(October 29, 2019 / JNS) At the moment of his demise, what passes through the mind of a terrorist who literally views himself as king of the world?
“He died like a dog,” said U.S. President Donald Trump on Sunday, referring to the death of Islamic State (ISIS) leader Abu Bakr al-Baghdadi’s in northern Syria at the hands of U.S. forces. His statement was tough and simple, and drew a clear line between human beings and terrorist murderers. In his announcement of al-Baghdadi’s death, Trump described the ISIS mastermind as neither a leader nor a man, but as a thug and a coward.
In his detailed account of the raid, Trump spoke of men risking their lives to defend all global citizens from beasts in human form. He described the video footage of the raid, which he watched from the White House Situation Room, as “something really amazing to see,” saying it was like “watching a movie.” This, however, was no ordinary movie — it was the American movie.
Like a modern John Wayne, Trump has drawn a line in the sand vis-à-vis terrorism. Like a sheriff in a classic Western, he displayed pride in having taken out the leader of “the most ferocious terrorist organization in the world,” describing how Baghdadi was run down by dogs, “whimpering and crying and screaming all the way.”
This, it must be remembered, was the great, black-robed “caliph” who ordered “Jihadi John” to behead kneeling infidels in orange jumpsuits. (Trump recalled some of ISIS’s many victims, including James Foley, Steven Sotloff, Kayla Mueller and the poor Jordanian pilot burned alive in a cage.) In his speech, Trump stripped al-Baghdadi and those like him of all social and national pretense, reducing him to a miserable, dangerous madman who killed himself in a dead-end tunnel along with three of his own children.
This slaughter of innocents (we do not know the ages of the children) was reminiscent of the murder by Nazi propaganda minister Joseph Goebbels and his wife, Magda, of their six children in Hitler’s bunker.
Al-Baghdadi had been hiding in Syria’s Idlib province despite the area being largely controlled by Hayat Tahrir al-Sham, an Al Qaeda splinter group hostile to ISIS. Turkish observation posts are also scattered throughout the province, and Turkish-supported opposition groups control parts of the province. How he came to be in Idlib, how long he was there and why he chose that particular location are unclear.
Surrounded by enemies or not, however, al-Baghdadi remained the leader of the only terrorist organization ever to have established a territorial entity — one which at its height controlled the lives of some 8 million people. Tens of thousands of lives were destroyed in this “Islamic Caliphate” before the U.S.-backed Syrian Democratic Forces pushed ISIS out of its last stronghold in March.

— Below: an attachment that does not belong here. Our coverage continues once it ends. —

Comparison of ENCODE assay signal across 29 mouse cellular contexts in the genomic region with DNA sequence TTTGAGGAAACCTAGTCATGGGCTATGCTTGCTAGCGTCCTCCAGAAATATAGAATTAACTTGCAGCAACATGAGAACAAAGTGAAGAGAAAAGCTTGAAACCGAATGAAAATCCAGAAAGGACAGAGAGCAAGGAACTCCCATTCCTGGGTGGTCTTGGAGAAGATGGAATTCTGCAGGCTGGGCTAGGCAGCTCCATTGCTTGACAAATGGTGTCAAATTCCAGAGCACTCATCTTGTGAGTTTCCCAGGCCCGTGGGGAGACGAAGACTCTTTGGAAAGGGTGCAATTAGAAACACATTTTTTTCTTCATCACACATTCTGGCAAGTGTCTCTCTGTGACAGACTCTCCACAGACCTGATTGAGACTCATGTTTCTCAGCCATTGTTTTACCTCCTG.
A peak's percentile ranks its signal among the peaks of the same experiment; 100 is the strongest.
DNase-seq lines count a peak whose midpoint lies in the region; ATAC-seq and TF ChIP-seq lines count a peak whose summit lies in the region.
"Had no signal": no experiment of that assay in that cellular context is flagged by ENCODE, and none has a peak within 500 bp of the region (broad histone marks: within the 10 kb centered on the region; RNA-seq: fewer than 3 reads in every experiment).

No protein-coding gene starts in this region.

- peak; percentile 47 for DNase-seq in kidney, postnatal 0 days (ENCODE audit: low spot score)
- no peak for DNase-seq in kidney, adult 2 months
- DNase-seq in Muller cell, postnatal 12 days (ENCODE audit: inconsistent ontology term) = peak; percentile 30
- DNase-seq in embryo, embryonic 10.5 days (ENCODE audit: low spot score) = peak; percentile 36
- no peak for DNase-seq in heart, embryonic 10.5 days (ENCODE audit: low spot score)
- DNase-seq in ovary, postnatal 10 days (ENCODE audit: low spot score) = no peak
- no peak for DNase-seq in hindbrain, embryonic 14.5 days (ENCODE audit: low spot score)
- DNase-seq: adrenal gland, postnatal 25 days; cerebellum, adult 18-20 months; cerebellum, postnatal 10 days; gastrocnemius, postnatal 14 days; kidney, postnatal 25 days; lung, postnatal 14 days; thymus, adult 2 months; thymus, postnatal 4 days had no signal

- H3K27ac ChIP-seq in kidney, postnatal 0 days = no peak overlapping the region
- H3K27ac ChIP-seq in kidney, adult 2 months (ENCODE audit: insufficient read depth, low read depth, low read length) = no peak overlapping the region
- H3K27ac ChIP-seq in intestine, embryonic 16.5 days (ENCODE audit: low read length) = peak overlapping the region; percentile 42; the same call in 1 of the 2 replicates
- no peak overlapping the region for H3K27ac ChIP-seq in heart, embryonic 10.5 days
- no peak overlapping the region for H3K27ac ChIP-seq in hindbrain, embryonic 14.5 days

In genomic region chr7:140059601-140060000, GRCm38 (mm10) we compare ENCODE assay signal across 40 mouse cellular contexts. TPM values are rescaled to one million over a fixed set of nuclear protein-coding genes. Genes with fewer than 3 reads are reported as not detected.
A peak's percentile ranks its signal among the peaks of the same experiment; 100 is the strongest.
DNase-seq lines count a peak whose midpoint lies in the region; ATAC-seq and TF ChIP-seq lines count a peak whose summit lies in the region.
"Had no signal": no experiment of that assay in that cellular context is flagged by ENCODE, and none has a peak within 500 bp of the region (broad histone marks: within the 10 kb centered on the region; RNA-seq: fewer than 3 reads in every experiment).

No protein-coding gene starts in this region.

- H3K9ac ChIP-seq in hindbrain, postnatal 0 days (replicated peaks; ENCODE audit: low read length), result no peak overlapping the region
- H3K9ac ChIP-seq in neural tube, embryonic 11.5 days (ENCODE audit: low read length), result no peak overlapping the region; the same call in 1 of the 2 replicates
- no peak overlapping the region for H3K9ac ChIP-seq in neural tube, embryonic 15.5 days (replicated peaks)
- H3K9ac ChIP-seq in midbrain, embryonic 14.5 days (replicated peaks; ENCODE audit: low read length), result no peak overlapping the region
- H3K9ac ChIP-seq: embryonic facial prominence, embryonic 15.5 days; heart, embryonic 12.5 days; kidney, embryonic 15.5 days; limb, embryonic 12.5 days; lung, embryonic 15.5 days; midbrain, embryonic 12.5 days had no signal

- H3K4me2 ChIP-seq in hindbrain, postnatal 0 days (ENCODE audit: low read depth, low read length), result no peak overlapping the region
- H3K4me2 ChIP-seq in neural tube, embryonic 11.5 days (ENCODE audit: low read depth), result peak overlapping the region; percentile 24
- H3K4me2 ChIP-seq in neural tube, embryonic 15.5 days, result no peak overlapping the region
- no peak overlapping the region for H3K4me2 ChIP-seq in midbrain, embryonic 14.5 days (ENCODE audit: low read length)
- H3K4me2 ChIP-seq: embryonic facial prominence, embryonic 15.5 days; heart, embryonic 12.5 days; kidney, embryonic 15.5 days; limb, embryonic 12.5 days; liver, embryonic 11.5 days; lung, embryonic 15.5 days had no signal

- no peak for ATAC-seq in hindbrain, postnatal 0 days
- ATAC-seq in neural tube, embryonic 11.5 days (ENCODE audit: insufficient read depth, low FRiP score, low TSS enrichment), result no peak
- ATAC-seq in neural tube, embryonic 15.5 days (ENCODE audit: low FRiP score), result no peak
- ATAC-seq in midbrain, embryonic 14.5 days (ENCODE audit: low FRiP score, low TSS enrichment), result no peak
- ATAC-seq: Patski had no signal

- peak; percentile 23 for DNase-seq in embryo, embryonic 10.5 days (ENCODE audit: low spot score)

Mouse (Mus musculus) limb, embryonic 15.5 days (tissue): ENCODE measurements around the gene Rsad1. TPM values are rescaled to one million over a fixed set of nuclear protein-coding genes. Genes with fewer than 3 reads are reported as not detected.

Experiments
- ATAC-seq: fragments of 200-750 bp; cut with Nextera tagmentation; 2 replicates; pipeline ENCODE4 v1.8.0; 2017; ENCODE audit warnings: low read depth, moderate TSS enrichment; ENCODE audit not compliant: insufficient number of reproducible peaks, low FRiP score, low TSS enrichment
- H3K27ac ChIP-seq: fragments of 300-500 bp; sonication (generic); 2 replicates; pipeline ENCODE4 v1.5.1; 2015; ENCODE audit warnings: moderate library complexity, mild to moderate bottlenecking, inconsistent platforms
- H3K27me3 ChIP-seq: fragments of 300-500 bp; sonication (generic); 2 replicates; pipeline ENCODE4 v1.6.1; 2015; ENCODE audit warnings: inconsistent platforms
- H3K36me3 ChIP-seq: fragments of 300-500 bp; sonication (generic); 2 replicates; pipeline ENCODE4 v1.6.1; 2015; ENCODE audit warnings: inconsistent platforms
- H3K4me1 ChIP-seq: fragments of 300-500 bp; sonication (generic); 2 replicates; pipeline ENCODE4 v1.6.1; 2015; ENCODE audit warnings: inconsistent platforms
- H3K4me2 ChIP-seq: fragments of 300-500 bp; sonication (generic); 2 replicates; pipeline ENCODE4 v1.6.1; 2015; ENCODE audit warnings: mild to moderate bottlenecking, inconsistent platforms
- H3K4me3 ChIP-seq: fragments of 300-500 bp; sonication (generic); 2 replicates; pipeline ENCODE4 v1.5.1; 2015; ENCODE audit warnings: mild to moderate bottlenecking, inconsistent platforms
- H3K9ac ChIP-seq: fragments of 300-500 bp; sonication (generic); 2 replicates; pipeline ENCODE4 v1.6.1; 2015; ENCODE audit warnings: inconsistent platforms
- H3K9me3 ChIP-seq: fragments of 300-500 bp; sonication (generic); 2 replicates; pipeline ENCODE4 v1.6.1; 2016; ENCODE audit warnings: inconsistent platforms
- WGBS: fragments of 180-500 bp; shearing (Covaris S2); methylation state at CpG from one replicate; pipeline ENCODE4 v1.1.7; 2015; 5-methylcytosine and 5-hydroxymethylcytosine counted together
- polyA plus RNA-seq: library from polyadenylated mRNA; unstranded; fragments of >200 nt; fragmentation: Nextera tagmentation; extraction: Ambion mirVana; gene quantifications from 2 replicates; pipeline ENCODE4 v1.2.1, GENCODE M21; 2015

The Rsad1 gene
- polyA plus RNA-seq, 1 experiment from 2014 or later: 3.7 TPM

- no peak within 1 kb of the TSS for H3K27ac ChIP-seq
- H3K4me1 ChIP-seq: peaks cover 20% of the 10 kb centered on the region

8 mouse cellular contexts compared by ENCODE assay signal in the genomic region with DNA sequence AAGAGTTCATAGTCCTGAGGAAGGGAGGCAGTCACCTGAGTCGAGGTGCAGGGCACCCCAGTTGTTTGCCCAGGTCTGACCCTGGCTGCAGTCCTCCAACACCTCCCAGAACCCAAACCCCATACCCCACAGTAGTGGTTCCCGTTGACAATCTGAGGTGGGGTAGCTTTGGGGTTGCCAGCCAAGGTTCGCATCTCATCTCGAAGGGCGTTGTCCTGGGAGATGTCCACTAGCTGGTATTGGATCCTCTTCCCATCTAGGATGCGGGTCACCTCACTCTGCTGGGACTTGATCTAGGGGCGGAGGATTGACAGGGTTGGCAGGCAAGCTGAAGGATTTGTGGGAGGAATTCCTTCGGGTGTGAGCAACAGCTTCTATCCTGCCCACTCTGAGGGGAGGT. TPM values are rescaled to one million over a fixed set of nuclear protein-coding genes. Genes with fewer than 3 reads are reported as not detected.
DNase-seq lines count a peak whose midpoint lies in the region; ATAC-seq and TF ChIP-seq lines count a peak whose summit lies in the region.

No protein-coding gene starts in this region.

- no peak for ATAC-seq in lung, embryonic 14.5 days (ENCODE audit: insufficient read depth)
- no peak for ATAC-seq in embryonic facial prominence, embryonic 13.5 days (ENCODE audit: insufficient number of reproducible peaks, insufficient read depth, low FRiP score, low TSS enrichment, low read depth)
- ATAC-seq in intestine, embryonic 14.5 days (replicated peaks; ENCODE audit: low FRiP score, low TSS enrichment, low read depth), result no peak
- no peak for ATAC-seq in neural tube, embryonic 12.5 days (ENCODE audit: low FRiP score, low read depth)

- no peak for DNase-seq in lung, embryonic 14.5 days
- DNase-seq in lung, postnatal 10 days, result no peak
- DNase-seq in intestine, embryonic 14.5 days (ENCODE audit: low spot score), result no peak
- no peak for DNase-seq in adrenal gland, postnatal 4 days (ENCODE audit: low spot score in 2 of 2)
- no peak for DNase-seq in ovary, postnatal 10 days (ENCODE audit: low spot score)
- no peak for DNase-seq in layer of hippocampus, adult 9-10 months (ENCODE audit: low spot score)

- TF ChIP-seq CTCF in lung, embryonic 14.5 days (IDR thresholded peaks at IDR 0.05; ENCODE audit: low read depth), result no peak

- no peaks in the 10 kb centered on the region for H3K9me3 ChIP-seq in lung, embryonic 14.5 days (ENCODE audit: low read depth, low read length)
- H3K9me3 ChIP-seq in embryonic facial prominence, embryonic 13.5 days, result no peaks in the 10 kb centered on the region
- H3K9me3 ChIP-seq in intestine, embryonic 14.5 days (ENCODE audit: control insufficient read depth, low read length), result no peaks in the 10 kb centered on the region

And al-Baghdadi clearly believed the fight was far from over. In a video that aired this past April and then in a recorded message in September, he attempted to rally his followers, who were regrouping after the March defeat. Al-Baghdadi believed to the end that ISIS would regroup and that the caliphate would be resurrected. His goal remained the domination of the entire planet through the use of unthinkable violence and terror.
Fear is the true homeland of all terrorists, and hatred is their fuel. Hatred burned in al-Baghdadi in 2014 when he announced the creation of the new caliphate in the Great Mosque of al-Nuri in Mosul, Iraq, and continued to burn right up until the moment of his death in northern Syria over the weekend. The few recordings we have of his words all bear witness to his visceral, psychopathic hatred of all “infidels.”
Unlike the needless deaths of his innocent children, al-Baghdadi’s miserable end evokes no pity. As Trump said, with his death, the world has become a much safer place.
Journalist Fiamma Nirenstein was a member of the Italian Parliament (2008-13), where she served as vice president of the Committee on Foreign Affairs in the Chamber of Deputies. She served in the Council of Europe in Strasbourg, and established and chaired the Committee for the Inquiry Into Anti-Semitism. A founding member of the international Friends of Israel Initiative, she has written 13 books, including “Israel Is Us” (2009). Currently, she is a fellow at the Jerusalem Center for Public Affairs.
Translated by Amy Rosenthal.
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